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View Diary: New bill is filed to split Florida's electoral votes. (43 comments)

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  •  Unfortunately... (4+ / 0-)
    Recommended by:
    Pakalolo, VeggiElaine, ColoTim, HeyMikey

    ...per the constitution, states can pretty much allocate their votes how the want.  It's not even required to be based on the popular vote in the state, as evidenced by the movement to get 270 electoral votes worth of states to sign on to give their votes to the popular vote winner.

    Fascism should more properly be called corporatism because it is the merger of state and corporate power -- Benito Mussolini

    by drcraigphd on Tue Oct 22, 2013 at 07:29:40 AM PDT

    [ Parent ]

    •  78% of Florida Voters Support a National Pop Vote (4+ / 0-)

      A survey of Florida voters showed 78% overall support for a national popular vote for President.

      By political affiliation, support for a national popular vote was 88% among Democrats, 68% among Republicans, and 76% among others.

      By gender, support for a national popular vote was 88% among women and 69% among men.

      By age, support for a national popular vote was 79% among 18-29 year olds, 78% among 30-45 year olds, 76% among 46-65 year olds, and 80% for those older than 65.

      The presidential election system that we have today was not designed, anticipated, or favored by the Founding Fathers but, instead, is the product of decades of evolutionary change precipitated by the emergence of political parties and enactment by 48 states of winner-take-all laws, not mentioned, much less endorsed, in the Constitution.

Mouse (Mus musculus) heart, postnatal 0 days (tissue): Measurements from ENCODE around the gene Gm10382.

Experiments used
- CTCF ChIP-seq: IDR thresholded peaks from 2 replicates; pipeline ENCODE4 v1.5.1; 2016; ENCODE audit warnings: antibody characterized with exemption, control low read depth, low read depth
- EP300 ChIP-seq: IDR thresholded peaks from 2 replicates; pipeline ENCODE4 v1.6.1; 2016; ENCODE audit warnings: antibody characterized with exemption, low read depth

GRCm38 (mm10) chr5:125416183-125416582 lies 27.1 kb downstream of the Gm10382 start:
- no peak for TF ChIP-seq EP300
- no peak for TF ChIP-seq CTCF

States can, and frequently have, changed their method of awarding electoral votes over the years.  Historically, virtually all of the major changes in the method of electing the President, including ending the requirement that only men who owned substantial property could vote and 48 current state-by-state winner-take-all laws, have come about by state legislative action.

      In Gallup polls since 1944, only about 20% of the public has supported the current system of awarding all of a state's electoral votes to the presidential candidate who receives the most votes in each separate state (with about 70% opposed and about 10% undecided).
      Support for a national popular vote is strong among Republicans, Democrats, and Independent voters, as well as every demographic group in virtually every state surveyed in recent polls in recent closely divided Battleground states: CO – 68%, FL – 78%, IA 75%, MI – 73%, MO – 70%, NH – 69%, NV – 72%, NM– 76%, NC – 74%, OH – 70%, PA – 78%, VA – 74%, and WI – 71%; in Small states (3 to 5 electoral votes): AK – 70%, DC – 76%, DE – 75%, ID – 77%, ME – 77%, MT – 72%, NE 74%, NH – 69%, NV – 72%, NM – 76%, OK – 81%, RI – 74%, SD – 71%, UT – 70%, VT – 75%, WV – 81%, and WY – 69%; in Southern and Border states: AR – 80%, KY- 80%, MS – 77%, MO – 70%, NC – 74%, OK – 81%, SC – 71%, TN – 83%, VA – 74%, and WV – 81%; and in other states polled: AZ – 67%, CA – 70%, CT – 74%, MA – 73%, MN – 75%, NY – 79%, OR – 76%, and WA – 77%. Americans believe that the candidate who receives the most votes should win.

      The bill has passed 32 state legislative chambers in 21 states with 243 electoral votes. The bill has been enacted by 10 jurisdictions with 136 electoral votes – 50.4% of the 270 necessary to go into effect.

      NationalPopularVote       
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